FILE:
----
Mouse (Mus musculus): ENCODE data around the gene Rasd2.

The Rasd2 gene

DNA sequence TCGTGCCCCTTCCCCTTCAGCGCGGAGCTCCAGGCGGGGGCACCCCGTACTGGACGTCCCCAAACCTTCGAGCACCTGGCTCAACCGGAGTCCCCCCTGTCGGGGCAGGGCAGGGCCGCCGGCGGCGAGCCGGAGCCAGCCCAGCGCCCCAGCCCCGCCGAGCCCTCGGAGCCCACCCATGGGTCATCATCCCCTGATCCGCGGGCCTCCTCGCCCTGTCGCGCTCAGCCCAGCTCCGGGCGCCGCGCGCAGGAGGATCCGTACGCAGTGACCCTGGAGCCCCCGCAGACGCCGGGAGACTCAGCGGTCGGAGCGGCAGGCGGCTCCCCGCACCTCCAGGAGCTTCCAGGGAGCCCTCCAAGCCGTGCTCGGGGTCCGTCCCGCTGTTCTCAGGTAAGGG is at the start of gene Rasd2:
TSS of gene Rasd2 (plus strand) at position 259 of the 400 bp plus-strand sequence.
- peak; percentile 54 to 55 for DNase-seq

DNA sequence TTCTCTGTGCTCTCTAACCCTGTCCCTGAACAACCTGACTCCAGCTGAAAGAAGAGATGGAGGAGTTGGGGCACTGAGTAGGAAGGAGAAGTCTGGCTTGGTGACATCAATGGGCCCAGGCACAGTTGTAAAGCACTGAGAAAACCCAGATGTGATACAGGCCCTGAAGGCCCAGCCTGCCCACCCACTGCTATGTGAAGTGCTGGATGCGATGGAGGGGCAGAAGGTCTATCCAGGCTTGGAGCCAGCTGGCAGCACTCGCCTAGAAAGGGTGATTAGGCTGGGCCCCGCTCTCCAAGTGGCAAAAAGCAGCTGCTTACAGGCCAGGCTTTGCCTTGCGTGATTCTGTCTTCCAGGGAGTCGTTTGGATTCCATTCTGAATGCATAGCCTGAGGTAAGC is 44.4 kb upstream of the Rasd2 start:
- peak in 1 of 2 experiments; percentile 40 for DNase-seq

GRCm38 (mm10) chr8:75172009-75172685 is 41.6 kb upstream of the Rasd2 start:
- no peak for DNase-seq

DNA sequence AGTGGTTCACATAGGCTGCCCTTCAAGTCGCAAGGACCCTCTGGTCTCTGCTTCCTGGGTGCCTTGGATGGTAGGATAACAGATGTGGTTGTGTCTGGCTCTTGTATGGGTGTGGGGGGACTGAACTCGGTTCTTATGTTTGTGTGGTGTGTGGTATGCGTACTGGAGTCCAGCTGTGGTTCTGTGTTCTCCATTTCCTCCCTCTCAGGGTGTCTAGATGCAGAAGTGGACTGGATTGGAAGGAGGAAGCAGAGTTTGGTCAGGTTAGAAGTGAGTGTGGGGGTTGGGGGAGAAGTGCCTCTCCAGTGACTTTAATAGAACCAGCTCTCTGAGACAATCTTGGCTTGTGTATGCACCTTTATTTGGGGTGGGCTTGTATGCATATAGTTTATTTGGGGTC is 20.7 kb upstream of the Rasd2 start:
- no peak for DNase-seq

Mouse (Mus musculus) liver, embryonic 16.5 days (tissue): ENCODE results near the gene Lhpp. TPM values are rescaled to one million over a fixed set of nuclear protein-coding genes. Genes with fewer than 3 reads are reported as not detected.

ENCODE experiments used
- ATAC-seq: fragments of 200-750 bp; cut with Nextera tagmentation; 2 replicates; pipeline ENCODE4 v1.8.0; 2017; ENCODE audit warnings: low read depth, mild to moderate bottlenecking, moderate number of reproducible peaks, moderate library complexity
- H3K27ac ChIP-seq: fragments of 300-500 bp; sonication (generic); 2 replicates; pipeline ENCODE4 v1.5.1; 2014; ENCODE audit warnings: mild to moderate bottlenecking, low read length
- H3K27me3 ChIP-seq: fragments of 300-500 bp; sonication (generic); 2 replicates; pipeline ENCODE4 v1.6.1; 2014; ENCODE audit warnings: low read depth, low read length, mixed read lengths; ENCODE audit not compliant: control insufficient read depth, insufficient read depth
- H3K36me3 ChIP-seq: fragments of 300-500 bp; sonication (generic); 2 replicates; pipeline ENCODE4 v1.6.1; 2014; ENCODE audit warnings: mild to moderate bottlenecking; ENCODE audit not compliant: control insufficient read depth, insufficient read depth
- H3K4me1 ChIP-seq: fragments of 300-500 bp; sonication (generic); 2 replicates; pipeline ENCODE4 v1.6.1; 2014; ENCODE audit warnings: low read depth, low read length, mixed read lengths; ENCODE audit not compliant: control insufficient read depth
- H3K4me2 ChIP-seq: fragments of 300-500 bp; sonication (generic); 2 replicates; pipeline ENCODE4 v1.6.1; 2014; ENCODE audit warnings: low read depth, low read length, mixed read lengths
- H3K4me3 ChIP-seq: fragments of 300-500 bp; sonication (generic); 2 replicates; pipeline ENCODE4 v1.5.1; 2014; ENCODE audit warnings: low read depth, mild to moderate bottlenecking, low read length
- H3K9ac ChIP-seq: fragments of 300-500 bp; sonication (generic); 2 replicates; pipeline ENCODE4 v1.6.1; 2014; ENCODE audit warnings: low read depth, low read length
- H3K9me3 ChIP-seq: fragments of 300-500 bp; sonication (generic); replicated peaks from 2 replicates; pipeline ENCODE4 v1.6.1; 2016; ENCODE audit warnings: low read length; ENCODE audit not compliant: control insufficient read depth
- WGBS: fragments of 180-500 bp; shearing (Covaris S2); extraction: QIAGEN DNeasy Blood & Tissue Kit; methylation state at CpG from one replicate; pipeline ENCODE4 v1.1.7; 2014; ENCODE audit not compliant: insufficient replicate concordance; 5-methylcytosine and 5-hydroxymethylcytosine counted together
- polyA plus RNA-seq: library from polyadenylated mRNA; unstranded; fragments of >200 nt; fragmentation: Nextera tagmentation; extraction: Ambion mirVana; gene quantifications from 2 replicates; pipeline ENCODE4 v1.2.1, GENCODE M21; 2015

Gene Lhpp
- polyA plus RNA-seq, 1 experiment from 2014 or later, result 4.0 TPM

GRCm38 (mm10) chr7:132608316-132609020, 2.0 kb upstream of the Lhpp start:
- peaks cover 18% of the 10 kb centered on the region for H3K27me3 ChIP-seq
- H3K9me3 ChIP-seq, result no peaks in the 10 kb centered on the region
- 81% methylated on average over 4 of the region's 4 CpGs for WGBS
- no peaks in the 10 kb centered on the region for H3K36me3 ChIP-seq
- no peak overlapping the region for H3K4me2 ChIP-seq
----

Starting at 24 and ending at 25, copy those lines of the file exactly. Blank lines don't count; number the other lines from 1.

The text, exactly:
- polyA plus RNA-seq: library from polyadenylated mRNA; unstranded; fragments of >200 nt; fragmentation: Nextera tagmentation; extraction: Ambion mirVana; gene quantifications from 2 replicates; pipeline ENCODE4 v1.2.1, GENCODE M21; 2015

Gene Lhpp